Boris Johnson backtracks to allow club cricket to resume next weekend | Sport

Boris Johnson has performed a remarkable reverse sweep to allow club cricket to return next weekend – just hours after suggesting play would be unable to resume because of the dangers of the traditional tea in the pavilion.

The prime minister’s initial comments about the risks of cricket compared to tennis – made on LBC’s breakfast show – were derided as “palpable nonsense” by Simon Prodger of the National Cricket Conference, which acts as a voice for the club game. However, between lunch and tea Johnson made a rapid U-turn after consulting the government’s scientists.

Speaking at a special news briefing on Friday afternoon, Johnson explained his change of heart. “Having been stumped on the radio this morning, I sought scientific advice and the third umpire has been invoked,” he said. “And what I can say is that we do want to work as fast as possible to get cricket back. And we will be publishing guidelines in time for cricket to resume next weekend.”

The news was welcomed by cricket’s governing body, the ECB, which said it would shortly be publishing its “approved guidelines to help clubs and players prepare for cricket’s return”.

Chris Whitty, the chief medical officer for England, told reporters that playing cricket was safe provided people did not spit on the ball or celebrate wickets too extravagantly.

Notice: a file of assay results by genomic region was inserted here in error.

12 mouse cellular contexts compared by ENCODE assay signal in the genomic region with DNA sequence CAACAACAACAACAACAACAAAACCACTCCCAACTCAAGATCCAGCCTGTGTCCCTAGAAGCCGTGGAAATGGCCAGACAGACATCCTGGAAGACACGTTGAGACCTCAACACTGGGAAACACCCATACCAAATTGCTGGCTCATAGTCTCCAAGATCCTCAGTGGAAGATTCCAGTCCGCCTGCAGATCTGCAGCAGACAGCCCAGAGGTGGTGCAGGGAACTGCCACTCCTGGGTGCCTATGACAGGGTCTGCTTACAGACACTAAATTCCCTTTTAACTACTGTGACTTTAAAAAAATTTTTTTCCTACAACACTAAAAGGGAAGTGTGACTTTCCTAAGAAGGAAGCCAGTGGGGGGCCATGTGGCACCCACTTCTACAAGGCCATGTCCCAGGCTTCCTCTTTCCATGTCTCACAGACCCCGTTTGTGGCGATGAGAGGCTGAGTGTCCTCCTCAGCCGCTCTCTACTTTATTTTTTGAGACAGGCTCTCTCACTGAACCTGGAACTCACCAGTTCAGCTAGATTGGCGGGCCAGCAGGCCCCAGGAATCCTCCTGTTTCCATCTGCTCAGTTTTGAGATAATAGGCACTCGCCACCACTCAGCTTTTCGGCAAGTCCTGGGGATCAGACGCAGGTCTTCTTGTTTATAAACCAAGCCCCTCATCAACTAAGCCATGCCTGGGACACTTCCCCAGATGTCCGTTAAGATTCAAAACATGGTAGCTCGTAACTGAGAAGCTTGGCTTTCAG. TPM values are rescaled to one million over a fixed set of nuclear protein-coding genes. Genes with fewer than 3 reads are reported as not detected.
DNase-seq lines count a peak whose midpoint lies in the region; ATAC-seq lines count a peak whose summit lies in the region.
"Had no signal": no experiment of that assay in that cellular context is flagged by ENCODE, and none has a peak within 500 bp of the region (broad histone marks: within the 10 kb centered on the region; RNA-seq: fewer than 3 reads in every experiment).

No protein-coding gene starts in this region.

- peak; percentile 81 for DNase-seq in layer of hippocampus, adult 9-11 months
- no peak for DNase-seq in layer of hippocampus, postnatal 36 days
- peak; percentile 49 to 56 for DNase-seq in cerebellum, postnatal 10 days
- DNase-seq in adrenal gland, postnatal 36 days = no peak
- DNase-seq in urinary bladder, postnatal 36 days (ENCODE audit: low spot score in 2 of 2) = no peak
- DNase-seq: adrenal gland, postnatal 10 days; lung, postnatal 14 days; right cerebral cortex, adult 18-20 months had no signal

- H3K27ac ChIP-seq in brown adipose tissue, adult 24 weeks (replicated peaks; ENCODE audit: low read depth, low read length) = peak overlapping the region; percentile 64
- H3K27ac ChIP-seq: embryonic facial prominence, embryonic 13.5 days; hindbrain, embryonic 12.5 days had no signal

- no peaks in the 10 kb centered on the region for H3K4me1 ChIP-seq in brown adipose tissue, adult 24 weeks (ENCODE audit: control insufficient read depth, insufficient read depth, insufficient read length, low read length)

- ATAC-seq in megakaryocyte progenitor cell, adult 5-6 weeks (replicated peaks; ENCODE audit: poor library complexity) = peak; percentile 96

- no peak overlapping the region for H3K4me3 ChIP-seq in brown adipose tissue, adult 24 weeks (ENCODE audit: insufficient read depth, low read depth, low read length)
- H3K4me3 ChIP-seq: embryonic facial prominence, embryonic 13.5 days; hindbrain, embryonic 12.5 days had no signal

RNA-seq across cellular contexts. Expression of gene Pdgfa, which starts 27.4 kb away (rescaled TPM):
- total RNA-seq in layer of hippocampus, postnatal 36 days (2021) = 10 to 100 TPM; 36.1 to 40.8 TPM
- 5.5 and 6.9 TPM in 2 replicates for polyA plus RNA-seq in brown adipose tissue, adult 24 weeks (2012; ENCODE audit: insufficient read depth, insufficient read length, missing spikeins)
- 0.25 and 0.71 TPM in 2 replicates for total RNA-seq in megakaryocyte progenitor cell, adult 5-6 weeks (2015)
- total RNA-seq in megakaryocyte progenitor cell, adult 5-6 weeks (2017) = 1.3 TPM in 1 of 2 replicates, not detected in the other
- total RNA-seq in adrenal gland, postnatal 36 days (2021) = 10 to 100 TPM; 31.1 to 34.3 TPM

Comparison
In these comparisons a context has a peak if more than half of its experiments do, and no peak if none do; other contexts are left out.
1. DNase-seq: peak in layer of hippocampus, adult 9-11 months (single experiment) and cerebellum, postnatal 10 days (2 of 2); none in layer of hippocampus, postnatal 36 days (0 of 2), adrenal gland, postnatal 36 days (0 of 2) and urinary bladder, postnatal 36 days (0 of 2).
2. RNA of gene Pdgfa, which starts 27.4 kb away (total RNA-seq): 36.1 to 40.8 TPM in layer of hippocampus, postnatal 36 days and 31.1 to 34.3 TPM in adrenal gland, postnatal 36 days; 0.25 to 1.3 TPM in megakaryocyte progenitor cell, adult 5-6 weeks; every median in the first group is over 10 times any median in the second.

“One of the issues in cricket is that it brings a much larger number of people in terms of linking households than the six people that is laid out as the maximum that should be meeting even outdoors,” he said. “But it is perfectly possible to have cricket where people do keep their distance.

“And providing people don’t do things that are clearly not sensible, ranging from hugging the bowler who has just bowled someone for a duck through to spitting on the ball, it should be possible to make the game very safe as an outdoor sport.

“There are, however, risks that we need to deal with,” he added. “The particular one is people going into a crowded space afterwards to a cricket pavilion to have tea and a beer.”

The change of heart is already being welcomed by clubs, with Prodger promising that they will be ready to play in a week’s time. “Clubs have already come to terms that the game when it returns will have to be played with no teas provided and with the players already changed,” he said.

“And while there is no such thing as zero risk, playing cricket is a low-risk activity – balls can be wiped at the end of the over and fielders can clean their hands with gel.”


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